Impeachment Expert: ‘If You Impeach a President’ for Going to the Courts, It’s an Abuse of Power

By Melanie Arter | December 4, 2019 | 3:18pm EST
(Photo by BRENDAN SMIALOWSKI/AFP via Getty Images)
(Photo by BRENDAN SMIALOWSKI/AFP via Getty Images)

(CNSNews.com) – George Washington University School of Law professor Jonathan Turley, who testified as a constitutional expert for Republicans at Wednesday’s House Judiciary Committee impeachment hearing, warned Democrats against fast-tracking impeachment against President Donald Trump and considering it obstruction for him to ask the court to rule on arguments of executive privilege.

 “If you impeach a president, if you make a high crime and misdemeanor out of going to the courts, it is an abuse of power. It’s your abuse of power. You are doing precisely what you're criticizing the president for doing,” Turley testified.




The professor also took issue with the Democrats’ argument that Trump committed bribery, saying their interpretation of bribery was “flawed” and not what the framers of the Constitution meant.


The statement has been made, not just by these witnesses, but Chairman Schiff and others that this is a clear case of bribery. It's not. And Chairman Schiff said that it might not fit today's definition of bribery, but that it would fit the definition back in the 18th century. Now putting aside Mr. Schiff's turn towards originalism, I think that it might come as a relief to him and his supporters that his career will be a short one, that there is not an originalist future in that argument. The bribery theory being put forward is as flawed in the 18th century as it is in this century. 

The statement that was made by one of my esteemed colleagues is that bribery really wasn’t defined until much later. There was no bribery statute, and that is certainly true, but it obviously had a meaning. That's why they put it in this important standard. Bribery was not this overarching concept to that Chairman Schiff indicated. Quite to the contrary. The original standard was treason and bribery. That led Mason to object that it was too narrow. 

If bribery could include any time that you did anything for personal interest instead of public interest, if you have this overarching definition, that exchange would've been completely useless. The framers didn’t disagree with Mason's view that bribery was too narrow. What they disagreed with was when he suggested maladministration to add to the standard, ‘cause he wanted it to be broader. And what James Madison said is that that’s too broad, that that would essentially create what you might call a vote of no confidence in England. It would basically allow Congress to toss out presidents that they did not like, but once again, we are all channeling the intent of the framers, and that’s always a dangerous thing to do.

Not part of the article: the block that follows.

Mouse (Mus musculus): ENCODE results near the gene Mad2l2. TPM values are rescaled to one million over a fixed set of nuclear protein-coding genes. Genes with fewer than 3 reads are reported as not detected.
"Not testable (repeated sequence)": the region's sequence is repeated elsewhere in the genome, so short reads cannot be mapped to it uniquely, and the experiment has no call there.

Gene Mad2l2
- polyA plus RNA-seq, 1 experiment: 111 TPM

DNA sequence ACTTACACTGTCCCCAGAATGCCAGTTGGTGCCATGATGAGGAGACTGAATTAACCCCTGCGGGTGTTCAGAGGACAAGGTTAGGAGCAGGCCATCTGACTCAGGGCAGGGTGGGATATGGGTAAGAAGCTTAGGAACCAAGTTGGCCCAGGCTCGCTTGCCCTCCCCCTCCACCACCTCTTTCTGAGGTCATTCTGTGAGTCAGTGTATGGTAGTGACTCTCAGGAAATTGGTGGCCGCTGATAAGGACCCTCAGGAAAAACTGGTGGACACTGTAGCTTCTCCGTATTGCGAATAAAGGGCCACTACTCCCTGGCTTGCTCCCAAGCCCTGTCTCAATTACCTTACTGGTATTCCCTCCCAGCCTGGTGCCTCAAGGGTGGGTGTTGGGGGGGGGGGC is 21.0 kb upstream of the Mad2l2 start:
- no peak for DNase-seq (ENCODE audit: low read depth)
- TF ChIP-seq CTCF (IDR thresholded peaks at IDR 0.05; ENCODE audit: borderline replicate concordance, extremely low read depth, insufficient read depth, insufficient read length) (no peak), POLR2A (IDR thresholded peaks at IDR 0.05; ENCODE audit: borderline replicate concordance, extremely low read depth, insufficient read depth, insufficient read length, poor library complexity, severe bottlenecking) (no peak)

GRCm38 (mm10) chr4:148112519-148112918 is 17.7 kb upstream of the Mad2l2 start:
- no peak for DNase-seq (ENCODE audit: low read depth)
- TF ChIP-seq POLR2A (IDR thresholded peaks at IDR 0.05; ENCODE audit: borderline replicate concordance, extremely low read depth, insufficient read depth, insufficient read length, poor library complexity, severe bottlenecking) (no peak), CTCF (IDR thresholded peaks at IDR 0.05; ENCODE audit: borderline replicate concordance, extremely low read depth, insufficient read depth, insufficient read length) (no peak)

The only more dangerous spot to stand and is between Congress and an impeachment as an academic, but I would offer instead of the words of the framers themselves. You see, in that exchange, they didn’t just say bribery was too narrow, they actually gave an example of bribery, and it was nothing like what was described. When the objection was made by Madison, ultimately the framers agreed, and then Morris, who was referred to earlier, did say we need to adopt the standard, but what was left out was what came afterwards. What Morris said is that we need to protect against bribery, because we don't want anything like what happened with Louis the 14th and Charles the second period. That is the example he gave of bribery was accepting actual money as the head of state. 

So what had happened in that example that Morris gave as his example of bribery, was that Louis the 14th, who was a bit of a recidivist when it came to bribes, gave Charles the second a huge amount of money as well as other benefits, including apparently a French mistress in exchange for the secret treaty of Dover of 1670. It also was an exchange of converting to Catholicism, but that wasn’t some broad notion of bribery. It was quite narrow. So I don't think that dog will hunt in the 18th century, and I don't think it will hunt today. Because if you take a look at the 21st century, bribery is well-defined, and you shouldn’t just take our word for it.